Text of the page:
He has an incredible record at Torrey, has enjoyed seven top-10s in the majors since the start of 2018 and is clearly going to be motivated after the debacle at the Memorial but, despite all that, it’s hard for me to anoint Rahm the favorite. For all the ink that has been spilled about his growth and maturity there is still a hothead within and the whole point of the U.S. Open is to push players to the breaking point—physically, mentally, spiritually. Yes, Rahm contended at Pebble Beach in 2019, but the panicky USGA drenched those greens and took all the fire out of the golf course, which helped a guy like Rahm keep his cool. I think he’s much more likely to win a Masters or PGA Championship that rewards aggressive play. The guy is so good it’s also possible he runs away and hides, but I gotta see it to believe it.

Is there a course that you think should host a major but hasn’t yet? Is there a course that hosted a major but should be taken out of the rotation? Will Riviera host another major? #AskAlan @craig_vee

Pine Valley is the obvious answer to the first question. If a golf course is going to be universally acclaimed as the best in the world we need to see how it stands up to the best players on the planet. Now that the club has voted to do away with its retrograde all-male membership practices the door has been cracked to bring a big-time event to PV. Here’s hoping. I would love to have Torrey Pines taken out of the rota! It’s a nice venue for the San Diego Open but does not stir the soul as an Open test. There are plenty of better courses in California, beginning with…Riviera. It would be spectacular to get a firm, fast, sun-baked Riv in June, which would also help exorcise the memories of a very unsatisfying 1995 PGA Championship. That tournament was not an artistic or financial success—the crowds were small and apathetic and the greens soft and bumpy. But Tiger Woods was still an undergrad bac then! A lot has changed, clearly. Whether Riviera will ever get another shot will probably be determined by the corporate and fan support for the 2023 U.S. Open at Los Angeles Country Club. If the famously fickle L.A. folks turn out in big numbers that will go a long way toward convincing the USGA that El Lay can be a viable golf town.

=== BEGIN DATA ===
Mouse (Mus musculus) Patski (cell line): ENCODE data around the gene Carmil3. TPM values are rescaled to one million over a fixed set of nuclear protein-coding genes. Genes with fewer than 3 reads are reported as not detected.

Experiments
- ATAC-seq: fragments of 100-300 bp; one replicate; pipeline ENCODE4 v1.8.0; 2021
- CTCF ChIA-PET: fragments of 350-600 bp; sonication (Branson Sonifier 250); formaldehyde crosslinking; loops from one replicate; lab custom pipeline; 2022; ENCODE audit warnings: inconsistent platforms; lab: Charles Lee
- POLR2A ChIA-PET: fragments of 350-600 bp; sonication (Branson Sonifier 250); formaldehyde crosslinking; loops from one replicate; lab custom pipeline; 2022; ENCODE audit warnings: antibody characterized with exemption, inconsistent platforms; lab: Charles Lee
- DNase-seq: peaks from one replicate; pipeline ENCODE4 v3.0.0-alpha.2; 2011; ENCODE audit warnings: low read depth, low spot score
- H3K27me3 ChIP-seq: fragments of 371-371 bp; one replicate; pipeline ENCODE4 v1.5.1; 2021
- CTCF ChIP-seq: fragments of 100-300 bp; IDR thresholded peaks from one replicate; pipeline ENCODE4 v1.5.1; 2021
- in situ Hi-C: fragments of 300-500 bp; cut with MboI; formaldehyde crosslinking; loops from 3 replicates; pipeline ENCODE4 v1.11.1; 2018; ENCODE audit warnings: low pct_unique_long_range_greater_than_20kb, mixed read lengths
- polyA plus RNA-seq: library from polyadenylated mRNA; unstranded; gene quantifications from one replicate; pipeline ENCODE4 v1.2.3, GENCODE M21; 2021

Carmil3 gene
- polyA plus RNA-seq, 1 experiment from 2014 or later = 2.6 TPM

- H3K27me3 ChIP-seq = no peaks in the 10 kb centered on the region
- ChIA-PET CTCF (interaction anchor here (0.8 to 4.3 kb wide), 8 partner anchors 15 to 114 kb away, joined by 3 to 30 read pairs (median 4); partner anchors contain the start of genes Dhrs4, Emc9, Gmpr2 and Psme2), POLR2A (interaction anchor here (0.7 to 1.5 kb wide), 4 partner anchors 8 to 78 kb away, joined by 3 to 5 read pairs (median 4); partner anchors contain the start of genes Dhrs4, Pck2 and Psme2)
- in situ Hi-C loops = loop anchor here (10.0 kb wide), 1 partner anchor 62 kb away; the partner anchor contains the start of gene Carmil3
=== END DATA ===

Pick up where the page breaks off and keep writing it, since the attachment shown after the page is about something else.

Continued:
#AskAlan, Are there any non-bombers that can win at Torrey with the USGA set up? @BAIllini98 

It’s a big ask. Torrey is not only brutally long but the heavy sea air makes it play even longer. And despite the conventional wisdom, narrow fairways with thick rough favors the longest hitters. But Collin Morikawa is a threat every time he tees it up and he’s a mere 125th on Tour in driving distance. Patrick Reed has been playing at a very high level for a long time and he would love to win a major and secure a spot on the Ryder Cup team, just to spite all of us. And Matt Fitzpatrick has the look of a classic U.S. Open lurker. But all of these guys, and any other short-knocker, will have to be razor sharp to compete on course and a setup that is stacked against them.

#AskAlan

Dear #AskAlan, Is Dustin Johnson the worst putter among all the players who have reached the #1 spot in the world ranking? @HofSpillane 

Well, let us not forget about the brief but glorious reign of Lee Westwood, or that Adam Scott also reached number one. And Bernie Langer suffered an actual case of the yips during his prime. Tom Lehman was no wizard with the flat-stick, and Fred Couples has always been a little shaky on short putts. So, no, DJ is hardly the worst…but that is not a ringing endorsement!

–Alan Shipnuck